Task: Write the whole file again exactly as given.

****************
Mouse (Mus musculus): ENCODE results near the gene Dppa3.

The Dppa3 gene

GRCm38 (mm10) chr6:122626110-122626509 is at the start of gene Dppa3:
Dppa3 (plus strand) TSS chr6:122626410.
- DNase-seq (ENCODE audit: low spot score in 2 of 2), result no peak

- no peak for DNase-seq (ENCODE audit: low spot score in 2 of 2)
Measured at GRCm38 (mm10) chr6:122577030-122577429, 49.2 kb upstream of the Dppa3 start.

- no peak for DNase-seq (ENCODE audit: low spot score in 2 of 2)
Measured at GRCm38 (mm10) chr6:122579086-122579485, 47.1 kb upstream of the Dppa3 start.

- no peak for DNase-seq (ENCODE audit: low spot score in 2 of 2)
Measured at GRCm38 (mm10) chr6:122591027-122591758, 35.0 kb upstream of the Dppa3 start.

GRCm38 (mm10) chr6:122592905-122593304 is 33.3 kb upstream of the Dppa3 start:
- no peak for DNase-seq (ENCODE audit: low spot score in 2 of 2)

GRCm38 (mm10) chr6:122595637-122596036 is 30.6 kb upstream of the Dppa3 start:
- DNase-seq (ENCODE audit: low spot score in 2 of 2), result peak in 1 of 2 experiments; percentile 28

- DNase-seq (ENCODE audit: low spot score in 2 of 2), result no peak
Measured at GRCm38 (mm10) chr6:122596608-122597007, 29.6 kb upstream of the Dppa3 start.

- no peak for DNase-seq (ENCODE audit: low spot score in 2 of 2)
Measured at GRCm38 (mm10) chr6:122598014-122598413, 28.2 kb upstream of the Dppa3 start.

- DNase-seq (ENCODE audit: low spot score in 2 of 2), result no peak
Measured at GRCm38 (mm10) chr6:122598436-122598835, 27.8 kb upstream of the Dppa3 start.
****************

Mouse (Mus musculus): ENCODE results near the gene Dppa3.

The Dppa3 gene

GRCm38 (mm10) chr6:122626110-122626509 is at the start of gene Dppa3:
Dppa3 (plus strand) TSS chr6:122626410.
- DNase-seq (ENCODE audit: low spot score in 2 of 2), result no peak

- no peak for DNase-seq (ENCODE audit: low spot score in 2 of 2)
Measured at GRCm38 (mm10) chr6:122577030-122577429, 49.2 kb upstream of the Dppa3 start.

- no peak for DNase-seq (ENCODE audit: low spot score in 2 of 2)
Measured at GRCm38 (mm10) chr6:122579086-122579485, 47.1 kb upstream of the Dppa3 start.

- no peak for DNase-seq (ENCODE audit: low spot score in 2 of 2)
Measured at GRCm38 (mm10) chr6:122591027-122591758, 35.0 kb upstream of the Dppa3 start.

GRCm38 (mm10) chr6:122592905-122593304 is 33.3 kb upstream of the Dppa3 start:
- no peak for DNase-seq (ENCODE audit: low spot score in 2 of 2)

GRCm38 (mm10) chr6:122595637-122596036 is 30.6 kb upstream of the Dppa3 start:
- DNase-seq (ENCODE audit: low spot score in 2 of 2), result peak in 1 of 2 experiments; percentile 28

- DNase-seq (ENCODE audit: low spot score in 2 of 2), result no peak
Measured at GRCm38 (mm10) chr6:122596608-122597007, 29.6 kb upstream of the Dppa3 start.

- no peak for DNase-seq (ENCODE audit: low spot score in 2 of 2)
Measured at GRCm38 (mm10) chr6:122598014-122598413, 28.2 kb upstream of the Dppa3 start.

- DNase-seq (ENCODE audit: low spot score in 2 of 2), result no peak
Measured at GRCm38 (mm10) chr6:122598436-122598835, 27.8 kb upstream of the Dppa3 start.